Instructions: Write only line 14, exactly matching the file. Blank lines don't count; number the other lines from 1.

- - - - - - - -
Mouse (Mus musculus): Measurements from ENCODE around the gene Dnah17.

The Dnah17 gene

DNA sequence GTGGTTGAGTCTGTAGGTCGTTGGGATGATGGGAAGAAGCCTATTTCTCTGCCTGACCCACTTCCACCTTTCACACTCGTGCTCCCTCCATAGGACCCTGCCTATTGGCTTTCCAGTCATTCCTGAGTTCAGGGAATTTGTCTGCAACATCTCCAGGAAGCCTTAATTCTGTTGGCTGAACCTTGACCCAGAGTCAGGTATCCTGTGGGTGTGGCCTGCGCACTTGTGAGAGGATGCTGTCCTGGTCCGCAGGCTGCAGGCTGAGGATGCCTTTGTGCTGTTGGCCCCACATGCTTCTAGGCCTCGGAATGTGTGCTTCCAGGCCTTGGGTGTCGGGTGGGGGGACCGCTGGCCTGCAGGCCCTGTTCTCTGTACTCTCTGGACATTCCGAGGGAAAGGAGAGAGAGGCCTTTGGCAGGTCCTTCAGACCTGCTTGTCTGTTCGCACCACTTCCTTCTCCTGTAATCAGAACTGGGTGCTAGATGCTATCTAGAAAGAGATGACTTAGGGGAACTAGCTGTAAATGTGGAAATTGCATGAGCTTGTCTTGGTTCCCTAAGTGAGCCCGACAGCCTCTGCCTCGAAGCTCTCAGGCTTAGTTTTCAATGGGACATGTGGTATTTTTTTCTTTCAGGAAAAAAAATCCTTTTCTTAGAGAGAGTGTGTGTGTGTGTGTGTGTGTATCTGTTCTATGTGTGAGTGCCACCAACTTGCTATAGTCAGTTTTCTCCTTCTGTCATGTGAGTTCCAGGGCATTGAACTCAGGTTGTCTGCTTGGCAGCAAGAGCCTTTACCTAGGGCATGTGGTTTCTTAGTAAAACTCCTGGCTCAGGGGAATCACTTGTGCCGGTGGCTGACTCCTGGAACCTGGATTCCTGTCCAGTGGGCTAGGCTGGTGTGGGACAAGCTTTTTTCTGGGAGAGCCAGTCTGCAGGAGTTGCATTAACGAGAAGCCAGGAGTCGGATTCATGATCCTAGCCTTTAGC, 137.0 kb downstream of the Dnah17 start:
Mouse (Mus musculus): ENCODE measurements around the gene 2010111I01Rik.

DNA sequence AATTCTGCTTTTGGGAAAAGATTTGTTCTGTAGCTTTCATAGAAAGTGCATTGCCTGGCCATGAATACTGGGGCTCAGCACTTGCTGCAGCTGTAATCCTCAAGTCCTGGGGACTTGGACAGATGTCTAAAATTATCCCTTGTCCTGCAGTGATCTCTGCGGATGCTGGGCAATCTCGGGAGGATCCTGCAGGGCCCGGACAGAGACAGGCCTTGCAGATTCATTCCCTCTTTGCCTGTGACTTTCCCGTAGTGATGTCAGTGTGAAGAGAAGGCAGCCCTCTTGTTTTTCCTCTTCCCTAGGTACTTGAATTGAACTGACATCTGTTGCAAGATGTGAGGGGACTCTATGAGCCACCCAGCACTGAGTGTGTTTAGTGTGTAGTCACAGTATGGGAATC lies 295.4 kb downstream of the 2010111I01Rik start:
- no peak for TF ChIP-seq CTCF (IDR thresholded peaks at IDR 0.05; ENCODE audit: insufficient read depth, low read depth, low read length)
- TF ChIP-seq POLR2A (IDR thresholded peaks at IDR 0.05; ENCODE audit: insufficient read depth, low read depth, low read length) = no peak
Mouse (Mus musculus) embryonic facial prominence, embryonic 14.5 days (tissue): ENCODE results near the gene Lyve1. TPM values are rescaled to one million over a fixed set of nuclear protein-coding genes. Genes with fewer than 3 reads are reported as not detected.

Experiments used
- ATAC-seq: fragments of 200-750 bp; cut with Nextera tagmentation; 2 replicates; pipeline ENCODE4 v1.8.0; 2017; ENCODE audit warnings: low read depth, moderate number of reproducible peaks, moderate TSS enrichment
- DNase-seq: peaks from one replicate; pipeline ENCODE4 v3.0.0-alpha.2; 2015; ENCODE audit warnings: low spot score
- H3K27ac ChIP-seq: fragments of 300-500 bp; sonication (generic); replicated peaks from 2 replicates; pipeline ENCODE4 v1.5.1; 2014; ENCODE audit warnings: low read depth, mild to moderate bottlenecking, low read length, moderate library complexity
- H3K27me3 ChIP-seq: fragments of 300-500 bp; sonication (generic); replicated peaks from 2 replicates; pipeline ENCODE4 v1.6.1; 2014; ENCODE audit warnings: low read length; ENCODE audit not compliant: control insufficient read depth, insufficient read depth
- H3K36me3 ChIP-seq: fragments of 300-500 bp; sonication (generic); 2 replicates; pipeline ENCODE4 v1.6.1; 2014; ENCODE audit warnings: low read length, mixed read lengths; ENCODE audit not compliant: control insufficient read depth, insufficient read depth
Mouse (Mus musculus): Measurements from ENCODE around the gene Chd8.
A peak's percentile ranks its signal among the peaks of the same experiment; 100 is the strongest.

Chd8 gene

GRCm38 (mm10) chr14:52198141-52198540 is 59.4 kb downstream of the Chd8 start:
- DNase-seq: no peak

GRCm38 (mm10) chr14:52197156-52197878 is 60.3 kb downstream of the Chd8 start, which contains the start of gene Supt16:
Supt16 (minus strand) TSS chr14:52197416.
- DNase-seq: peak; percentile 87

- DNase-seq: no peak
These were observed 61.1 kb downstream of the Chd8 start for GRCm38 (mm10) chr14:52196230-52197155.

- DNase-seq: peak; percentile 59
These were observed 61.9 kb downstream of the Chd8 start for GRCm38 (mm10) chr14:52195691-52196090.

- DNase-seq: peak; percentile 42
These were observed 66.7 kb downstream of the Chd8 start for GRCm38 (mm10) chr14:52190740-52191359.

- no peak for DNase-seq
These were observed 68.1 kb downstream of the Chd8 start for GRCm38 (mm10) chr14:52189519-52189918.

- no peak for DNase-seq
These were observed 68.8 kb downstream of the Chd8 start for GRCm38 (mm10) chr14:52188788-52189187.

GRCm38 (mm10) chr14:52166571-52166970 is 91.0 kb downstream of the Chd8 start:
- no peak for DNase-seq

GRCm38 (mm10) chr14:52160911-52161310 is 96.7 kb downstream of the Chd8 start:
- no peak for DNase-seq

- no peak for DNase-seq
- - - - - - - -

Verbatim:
- H3K36me3 ChIP-seq: fragments of 300-500 bp; sonication (generic); 2 replicates; pipeline ENCODE4 v1.6.1; 2014; ENCODE audit warnings: low read length, mixed read lengths; ENCODE audit not compliant: control insufficient read depth, insufficient read depth